Wrestling information from a hostile universe
I can’t make a serious case that the universe is actively hostile, but when you’re making spurious and related measurements, it can seem that way. In terms of information theory, it makes sense: The combination of limited signal-to-noise ratio and the wide spans required mean that you’re gathering lots of information where the effective data rate is low. Spurious and spectrum emission mask (SEM) measurements will be slower and more difficult than you’d like.
In a situation such as this, the opportunity to increase overall productivity is so big that it pays to improve these measurements however we can. In this post I’ll summarize some recent developments that may help, and point to resources that include timeless best practices.
First, let’s recap the importance of spurious and spectrum emission and the reasons why we persist in the face of adversity. Practical spectrum sharing requires tight control of out-of-band signals, so we measure to find problems and comply with standards. Measurements must be made over a wide span, often 10 times our output frequency. However, resolution bandwidths (RBW) are typically narrow to get the required sensitivity. Because sweep time increases inversely with the square of the RBW, sensitivity can come at a painful cost in measurement time.
The result is that these age-old measurements, basic in comparison to things such as digital demodulation, can consume a big chunk of the total time required for RF testing.
Now on to the good news: advances in signal processing and ADCs can make a big difference in measurement time with no performance penalty. Signal analyzers with digital RBW filters can be set to sweep much faster than analog ones, and the analyzers can precisely compensate for the dynamic effects of the faster sweep. Many years ago, when first used at low frequencies, this oversweep processing provided about a 4x improvement. In the more recent history of RF measurements, the enhanced version is called fast sweep, and the speed increase can be 50x.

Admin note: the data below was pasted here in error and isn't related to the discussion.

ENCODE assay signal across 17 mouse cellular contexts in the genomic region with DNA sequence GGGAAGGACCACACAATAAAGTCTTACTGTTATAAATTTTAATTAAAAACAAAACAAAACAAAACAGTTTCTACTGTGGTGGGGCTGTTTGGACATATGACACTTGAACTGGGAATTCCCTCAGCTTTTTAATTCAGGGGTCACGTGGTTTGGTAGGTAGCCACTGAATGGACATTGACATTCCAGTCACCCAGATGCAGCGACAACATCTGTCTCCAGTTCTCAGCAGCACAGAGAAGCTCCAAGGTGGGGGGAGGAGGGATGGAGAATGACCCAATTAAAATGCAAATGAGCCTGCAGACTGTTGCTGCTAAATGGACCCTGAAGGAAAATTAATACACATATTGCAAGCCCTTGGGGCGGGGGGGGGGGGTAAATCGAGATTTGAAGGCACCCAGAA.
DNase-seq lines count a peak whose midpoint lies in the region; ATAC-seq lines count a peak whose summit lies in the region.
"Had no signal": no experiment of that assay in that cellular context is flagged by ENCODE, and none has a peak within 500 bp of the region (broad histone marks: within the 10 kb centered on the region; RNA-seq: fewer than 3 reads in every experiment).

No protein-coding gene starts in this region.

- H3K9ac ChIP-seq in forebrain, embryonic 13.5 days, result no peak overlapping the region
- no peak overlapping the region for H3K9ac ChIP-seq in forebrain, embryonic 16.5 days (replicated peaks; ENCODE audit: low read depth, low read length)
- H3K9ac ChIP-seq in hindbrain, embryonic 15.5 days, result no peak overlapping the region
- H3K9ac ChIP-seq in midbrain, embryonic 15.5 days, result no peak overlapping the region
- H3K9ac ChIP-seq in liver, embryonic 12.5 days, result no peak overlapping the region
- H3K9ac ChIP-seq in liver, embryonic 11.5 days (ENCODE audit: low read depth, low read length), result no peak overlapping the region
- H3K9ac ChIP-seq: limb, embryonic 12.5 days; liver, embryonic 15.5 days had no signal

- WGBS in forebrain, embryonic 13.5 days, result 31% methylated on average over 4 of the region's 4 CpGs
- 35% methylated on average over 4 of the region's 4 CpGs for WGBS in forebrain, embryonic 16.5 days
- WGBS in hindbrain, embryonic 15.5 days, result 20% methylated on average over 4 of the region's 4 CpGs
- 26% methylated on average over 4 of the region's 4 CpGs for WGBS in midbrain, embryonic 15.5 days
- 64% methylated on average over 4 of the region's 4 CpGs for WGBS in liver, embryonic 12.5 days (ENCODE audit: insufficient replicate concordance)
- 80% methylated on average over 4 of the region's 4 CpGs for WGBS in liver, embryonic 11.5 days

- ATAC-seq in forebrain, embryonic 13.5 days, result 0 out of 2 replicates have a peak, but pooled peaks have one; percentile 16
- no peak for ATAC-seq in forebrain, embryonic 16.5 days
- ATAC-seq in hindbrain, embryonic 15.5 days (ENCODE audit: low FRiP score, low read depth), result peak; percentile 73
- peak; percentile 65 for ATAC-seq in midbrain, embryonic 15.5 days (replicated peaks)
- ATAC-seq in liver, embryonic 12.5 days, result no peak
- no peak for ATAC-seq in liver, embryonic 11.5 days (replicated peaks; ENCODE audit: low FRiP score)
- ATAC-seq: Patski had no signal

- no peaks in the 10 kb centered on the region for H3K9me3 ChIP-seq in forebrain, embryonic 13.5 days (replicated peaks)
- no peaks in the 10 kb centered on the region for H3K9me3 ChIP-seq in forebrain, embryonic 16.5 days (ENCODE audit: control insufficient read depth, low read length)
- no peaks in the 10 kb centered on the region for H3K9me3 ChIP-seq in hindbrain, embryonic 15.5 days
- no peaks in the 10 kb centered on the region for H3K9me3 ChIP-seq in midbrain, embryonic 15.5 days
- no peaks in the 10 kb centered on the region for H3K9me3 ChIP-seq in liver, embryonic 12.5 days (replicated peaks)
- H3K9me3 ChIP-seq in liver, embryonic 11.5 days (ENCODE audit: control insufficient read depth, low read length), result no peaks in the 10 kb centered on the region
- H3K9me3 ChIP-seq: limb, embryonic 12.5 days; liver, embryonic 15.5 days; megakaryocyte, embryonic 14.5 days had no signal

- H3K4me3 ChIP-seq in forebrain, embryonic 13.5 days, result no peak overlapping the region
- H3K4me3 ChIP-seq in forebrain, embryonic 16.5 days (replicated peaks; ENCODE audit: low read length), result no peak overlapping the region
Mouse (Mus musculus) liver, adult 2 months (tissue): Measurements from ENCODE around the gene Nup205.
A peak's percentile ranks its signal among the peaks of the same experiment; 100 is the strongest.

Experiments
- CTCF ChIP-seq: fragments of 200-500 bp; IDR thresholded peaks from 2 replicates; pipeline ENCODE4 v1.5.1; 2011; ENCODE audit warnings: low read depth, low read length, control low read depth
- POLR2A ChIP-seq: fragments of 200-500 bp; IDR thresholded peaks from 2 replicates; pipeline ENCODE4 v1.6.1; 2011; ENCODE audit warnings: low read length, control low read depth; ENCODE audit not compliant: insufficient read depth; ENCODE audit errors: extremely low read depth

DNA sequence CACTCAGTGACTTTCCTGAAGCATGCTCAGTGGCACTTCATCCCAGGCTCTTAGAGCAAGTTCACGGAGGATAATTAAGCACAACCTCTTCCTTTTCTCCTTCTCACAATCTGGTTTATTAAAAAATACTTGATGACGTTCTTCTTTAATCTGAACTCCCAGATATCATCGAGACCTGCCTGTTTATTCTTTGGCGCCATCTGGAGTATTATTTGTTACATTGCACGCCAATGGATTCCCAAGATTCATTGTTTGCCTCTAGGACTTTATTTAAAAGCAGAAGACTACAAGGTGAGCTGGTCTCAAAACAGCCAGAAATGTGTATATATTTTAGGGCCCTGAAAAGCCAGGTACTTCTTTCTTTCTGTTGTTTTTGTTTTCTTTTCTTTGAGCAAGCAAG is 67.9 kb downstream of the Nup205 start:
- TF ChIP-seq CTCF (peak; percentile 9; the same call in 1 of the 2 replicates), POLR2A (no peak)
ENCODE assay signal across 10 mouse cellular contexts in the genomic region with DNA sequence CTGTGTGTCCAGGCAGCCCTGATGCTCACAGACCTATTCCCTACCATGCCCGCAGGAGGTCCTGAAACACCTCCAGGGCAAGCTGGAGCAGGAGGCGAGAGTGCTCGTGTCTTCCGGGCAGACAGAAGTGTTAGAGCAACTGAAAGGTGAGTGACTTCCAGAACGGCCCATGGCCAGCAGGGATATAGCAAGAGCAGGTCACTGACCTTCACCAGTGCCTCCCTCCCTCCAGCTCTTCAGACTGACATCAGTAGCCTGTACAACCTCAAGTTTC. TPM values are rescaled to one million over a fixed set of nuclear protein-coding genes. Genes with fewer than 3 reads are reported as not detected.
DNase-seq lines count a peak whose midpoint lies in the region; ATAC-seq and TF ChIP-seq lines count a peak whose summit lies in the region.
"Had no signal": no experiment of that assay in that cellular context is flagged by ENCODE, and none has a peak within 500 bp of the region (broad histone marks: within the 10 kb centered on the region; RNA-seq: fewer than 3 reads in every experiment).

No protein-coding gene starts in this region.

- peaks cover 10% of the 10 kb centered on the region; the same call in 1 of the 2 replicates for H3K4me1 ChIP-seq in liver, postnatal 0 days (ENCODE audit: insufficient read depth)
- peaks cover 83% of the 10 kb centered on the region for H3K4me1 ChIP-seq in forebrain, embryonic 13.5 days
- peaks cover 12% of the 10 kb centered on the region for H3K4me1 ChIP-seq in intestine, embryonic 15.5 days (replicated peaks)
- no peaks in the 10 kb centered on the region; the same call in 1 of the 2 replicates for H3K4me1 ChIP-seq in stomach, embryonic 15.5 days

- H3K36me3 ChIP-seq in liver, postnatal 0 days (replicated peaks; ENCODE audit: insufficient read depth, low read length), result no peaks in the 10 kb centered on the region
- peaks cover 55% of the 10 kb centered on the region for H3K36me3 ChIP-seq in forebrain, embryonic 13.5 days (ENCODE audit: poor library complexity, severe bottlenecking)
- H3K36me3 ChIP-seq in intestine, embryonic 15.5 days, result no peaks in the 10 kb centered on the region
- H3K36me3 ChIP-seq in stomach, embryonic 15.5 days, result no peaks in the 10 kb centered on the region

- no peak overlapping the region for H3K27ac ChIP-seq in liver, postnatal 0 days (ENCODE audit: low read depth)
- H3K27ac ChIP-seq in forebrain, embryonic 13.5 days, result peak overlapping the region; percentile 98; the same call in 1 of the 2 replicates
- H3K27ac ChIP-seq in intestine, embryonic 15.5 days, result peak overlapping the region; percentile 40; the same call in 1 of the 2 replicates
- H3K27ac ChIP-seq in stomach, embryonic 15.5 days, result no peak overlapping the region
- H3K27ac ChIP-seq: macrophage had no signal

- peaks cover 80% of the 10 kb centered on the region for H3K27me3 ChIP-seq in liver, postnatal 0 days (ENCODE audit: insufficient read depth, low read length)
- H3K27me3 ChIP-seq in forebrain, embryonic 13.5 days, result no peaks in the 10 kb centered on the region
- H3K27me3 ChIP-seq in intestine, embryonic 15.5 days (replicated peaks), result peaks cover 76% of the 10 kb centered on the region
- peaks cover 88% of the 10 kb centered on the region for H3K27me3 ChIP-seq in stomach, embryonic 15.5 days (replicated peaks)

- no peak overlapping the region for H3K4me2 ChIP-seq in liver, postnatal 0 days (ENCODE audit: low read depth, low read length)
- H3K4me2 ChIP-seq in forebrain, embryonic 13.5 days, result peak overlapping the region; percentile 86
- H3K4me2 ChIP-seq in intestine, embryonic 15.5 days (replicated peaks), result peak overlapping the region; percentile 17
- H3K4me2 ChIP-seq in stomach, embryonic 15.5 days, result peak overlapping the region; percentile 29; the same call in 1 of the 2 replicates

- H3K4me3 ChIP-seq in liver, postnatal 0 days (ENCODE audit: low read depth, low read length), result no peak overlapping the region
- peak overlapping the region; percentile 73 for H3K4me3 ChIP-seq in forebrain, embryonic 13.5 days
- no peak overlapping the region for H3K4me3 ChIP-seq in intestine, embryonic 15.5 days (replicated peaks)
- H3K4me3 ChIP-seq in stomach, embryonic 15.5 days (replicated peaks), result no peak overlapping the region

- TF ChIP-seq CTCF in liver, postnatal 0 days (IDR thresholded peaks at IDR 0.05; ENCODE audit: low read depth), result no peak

In equivalent measurements of a 26.5 GHz span, the fast sweep feature in an X-Series signal analyzer reduces sweep time from 35.5 seconds to 717 ms, an improvement of nearly 50 times.
I’m happy to report that DSP and filter technologies continue to march forward, and the improvement from oversweep to fast sweep has been extended for some of the most challenging measurements and narrowest RBW settings. For bandwidths of 4.7 kHz and narrower, a newly enhanced fast sweep for most Keysight X-Series signal analyzers provides a further 8x improvement over the original. This speed increase will help with some of the measurements that hurt productivity the most.
Of course, the enduring challenges of spurious measurements can be met by a range of solutions, not all of them new. Keysight’s proven PowerSuite measurement application includes flexible spurious emission testing and has been a standard feature of all X-Series signal analyzers for many years.
The PowerSuite measurement application includes automatic spurious emission measurements, such as spectrum emission mask, that include tabular results. Multiple frequency ranges can be configured, each with independent resolution and video bandwidths, detectors, and test limits.
PowerSuite allows you to improve spurious measurements by adding information to the tests, measuring only the required frequencies. Another way to add information and save time is to use the customized spurious and spectrum emissions tests included in standard-specific measurement applications.
A new application note, Accelerating Spurious Emission Measurements using Fast-Sweep Techniques, includes more detailed explanations, techniques, and resources. You’ll find it in the growing collection at our signal analysis fundamentals page.